Posted by: Rodney Shaw | May 8, 2009

What Do We Believe?: The Priority of Theology

Faith is always contextualized within culture, and therefore the church must continually discern how to be light and salt in its given context. Each generation has not only the challenge but the responsibility to engage in serious reflection. There are always generational rifts where past norms come into conflict with innovation. Each new era brings its own vocabulary, music, understanding of the world, dress, and much more. As difficult as it may be, we must differentiate between our cultural preferences and our theological affirmations.

This is particularly an issue in North America. We are seeing the transformation of our culture in a much more accelerated fashion than what has been seen in the past. Immigration, multiculturalism, and pluralism are reshaping cultural norms. As we move farther away from World War II and the subsequent Cold War, nationalism—a self-awareness of Americans as an elect people ultimately rooted in independence and Christianity—is waning and along with it the accompanying traditional values that once were shared between society and the church. Not only so, but the advances of technology and communications are pushing societal change at an unbelievable pace.

So what does this mean for the church? What do we salvage from culture? What is useful for the church? What is harmful? What can we redeem for our own purposes? How much leniency can we have with regard to cultural expressions from church to church or from minister to minister? Do we abandon or modify previous responses to culture as we seek to respond to today’s culture? Are there any boundaries at all?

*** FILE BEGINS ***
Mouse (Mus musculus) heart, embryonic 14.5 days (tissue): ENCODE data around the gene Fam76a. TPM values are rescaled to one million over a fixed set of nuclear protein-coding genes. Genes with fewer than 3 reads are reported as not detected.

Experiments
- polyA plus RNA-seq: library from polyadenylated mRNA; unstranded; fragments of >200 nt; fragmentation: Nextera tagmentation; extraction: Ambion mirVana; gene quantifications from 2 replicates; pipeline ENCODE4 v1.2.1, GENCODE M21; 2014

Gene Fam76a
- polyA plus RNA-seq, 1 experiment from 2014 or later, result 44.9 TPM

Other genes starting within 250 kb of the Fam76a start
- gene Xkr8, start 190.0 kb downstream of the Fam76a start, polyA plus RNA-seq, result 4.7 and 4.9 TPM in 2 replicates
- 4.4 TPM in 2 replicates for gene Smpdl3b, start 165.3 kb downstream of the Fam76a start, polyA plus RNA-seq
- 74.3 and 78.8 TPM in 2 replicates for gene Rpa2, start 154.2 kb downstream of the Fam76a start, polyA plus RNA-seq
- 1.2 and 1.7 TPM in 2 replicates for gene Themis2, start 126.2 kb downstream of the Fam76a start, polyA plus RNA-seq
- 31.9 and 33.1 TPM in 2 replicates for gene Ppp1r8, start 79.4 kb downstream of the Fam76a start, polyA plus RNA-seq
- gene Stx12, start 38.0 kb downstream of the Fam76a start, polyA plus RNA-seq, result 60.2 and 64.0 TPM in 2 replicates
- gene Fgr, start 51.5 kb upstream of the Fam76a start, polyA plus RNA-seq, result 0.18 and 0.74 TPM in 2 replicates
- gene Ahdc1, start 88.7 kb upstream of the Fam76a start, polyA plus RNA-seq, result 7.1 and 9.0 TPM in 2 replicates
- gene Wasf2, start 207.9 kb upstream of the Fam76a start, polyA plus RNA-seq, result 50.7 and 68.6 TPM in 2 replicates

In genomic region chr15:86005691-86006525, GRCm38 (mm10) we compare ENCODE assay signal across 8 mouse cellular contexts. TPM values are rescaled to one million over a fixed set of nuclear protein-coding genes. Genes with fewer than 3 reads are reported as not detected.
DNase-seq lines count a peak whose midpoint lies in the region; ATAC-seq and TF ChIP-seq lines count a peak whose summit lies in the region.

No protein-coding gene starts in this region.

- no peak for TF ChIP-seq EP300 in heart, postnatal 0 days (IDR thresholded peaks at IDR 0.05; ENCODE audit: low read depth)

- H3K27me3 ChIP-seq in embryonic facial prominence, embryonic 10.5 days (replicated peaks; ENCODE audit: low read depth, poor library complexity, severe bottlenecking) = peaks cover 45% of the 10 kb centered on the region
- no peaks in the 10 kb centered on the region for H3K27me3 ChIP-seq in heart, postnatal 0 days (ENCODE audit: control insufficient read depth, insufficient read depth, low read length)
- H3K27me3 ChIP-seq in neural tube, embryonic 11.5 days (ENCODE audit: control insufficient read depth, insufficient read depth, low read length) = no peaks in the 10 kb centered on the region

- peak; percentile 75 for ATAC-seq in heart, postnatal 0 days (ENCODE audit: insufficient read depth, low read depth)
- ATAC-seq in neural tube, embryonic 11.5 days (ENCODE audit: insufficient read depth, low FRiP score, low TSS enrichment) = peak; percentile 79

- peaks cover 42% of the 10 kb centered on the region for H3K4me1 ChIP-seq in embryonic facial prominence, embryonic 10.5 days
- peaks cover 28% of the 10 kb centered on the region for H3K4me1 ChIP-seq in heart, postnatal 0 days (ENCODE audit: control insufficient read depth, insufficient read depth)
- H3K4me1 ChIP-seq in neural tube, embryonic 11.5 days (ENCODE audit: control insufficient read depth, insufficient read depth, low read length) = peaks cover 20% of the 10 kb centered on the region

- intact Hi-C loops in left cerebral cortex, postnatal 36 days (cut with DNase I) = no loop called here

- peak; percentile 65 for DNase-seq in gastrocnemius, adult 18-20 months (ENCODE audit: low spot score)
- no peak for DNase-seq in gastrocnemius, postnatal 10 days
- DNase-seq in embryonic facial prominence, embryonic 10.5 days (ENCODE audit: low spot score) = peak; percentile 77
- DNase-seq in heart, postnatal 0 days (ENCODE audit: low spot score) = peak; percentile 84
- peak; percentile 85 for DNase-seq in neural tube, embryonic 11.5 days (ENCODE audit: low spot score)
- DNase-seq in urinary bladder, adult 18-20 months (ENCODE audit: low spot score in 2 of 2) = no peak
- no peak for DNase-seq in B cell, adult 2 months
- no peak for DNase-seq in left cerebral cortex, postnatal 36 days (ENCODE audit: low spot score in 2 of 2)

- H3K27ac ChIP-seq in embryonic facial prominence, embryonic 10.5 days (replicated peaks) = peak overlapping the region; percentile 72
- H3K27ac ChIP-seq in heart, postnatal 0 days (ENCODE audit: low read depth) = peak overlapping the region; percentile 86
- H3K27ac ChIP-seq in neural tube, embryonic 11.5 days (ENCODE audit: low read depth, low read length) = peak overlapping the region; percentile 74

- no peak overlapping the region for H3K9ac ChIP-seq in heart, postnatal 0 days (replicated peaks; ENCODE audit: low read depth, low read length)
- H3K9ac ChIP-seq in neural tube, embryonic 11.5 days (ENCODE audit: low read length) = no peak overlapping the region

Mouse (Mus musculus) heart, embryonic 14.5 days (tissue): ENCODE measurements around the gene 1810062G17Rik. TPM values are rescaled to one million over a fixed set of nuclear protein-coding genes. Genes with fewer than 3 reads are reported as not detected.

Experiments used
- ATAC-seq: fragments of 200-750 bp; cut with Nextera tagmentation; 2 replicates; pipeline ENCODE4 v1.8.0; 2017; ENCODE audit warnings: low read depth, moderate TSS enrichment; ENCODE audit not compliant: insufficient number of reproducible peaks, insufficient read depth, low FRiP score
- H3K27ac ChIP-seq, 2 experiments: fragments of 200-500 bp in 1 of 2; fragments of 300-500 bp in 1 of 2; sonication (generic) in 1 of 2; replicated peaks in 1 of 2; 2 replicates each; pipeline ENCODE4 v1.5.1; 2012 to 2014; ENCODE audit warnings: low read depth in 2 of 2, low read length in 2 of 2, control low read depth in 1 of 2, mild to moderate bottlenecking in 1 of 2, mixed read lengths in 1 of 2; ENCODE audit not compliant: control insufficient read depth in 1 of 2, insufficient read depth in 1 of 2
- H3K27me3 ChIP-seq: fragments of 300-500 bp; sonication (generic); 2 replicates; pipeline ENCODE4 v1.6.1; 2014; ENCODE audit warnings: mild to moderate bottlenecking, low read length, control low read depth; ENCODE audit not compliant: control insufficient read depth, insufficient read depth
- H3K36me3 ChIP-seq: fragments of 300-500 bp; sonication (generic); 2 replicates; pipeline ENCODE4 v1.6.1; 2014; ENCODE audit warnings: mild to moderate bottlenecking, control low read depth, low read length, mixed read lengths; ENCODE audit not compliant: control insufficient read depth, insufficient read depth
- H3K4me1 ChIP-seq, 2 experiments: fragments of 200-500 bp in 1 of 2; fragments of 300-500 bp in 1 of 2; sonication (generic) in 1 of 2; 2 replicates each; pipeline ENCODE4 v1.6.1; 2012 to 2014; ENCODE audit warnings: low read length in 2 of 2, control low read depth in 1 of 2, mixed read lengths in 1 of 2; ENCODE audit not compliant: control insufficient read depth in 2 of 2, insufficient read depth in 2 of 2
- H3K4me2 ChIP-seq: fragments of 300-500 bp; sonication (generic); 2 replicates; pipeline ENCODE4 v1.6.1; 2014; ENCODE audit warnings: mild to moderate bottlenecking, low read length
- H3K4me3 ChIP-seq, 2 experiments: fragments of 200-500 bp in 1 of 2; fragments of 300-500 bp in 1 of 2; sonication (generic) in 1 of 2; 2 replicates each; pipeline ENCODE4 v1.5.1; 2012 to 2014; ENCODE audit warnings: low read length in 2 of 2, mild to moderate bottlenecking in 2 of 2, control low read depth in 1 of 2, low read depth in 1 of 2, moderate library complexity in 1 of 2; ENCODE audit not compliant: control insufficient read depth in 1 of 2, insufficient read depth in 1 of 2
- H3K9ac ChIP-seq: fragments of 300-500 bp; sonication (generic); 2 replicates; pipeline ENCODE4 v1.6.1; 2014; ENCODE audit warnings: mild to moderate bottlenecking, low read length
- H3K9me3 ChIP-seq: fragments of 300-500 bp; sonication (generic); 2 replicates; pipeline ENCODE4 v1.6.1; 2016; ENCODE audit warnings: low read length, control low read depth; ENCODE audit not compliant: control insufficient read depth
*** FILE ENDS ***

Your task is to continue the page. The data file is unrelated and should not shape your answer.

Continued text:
The church has always been faced with the issue of culture. The gospel story is filled with cultural nuances from first-century Palestine. The first dispute in the church was between widows of two different cultures. The first major conference in the church was focused on how to proclaim the gospel in foreign cultures. The epistles often address issues that arose from culture.

The priority of theology

Theology is our starting point. Theology is the basis upon which everything rests. It is imperative that we have a solid theological foundation from which we minister. Simply put, theology tells us what is true about God, humans, sin, redemption, the created order, and eternity. Until we can articulate theologically what is true about these things, we are not prepared to have a conversation about culture, methods, politics, preferences, or anything else for that matter. Just as a successful organization aligns all its activities with its mission or vision statement, so a minister and church aligns everything with theology. Everything we do must be consistent with our theology. This does not mean that every program or method is itself theological, but it must be consistent with our professed theological affirmations.

Theology is also the starting point in maintaining fellowship with one another. Until we have discussed theology, discussing matters like vocabulary, attire for worship, music, service formats, and preaching styles is not very helpful. A brisk discussion of theology very well could either end the conversation, for some may realize that they have different theological positions, or it could open up new horizons for conversation as we explore practical ways to flesh out our theology in practical ministry and lifestyle in diverse contexts.

Theology is universal.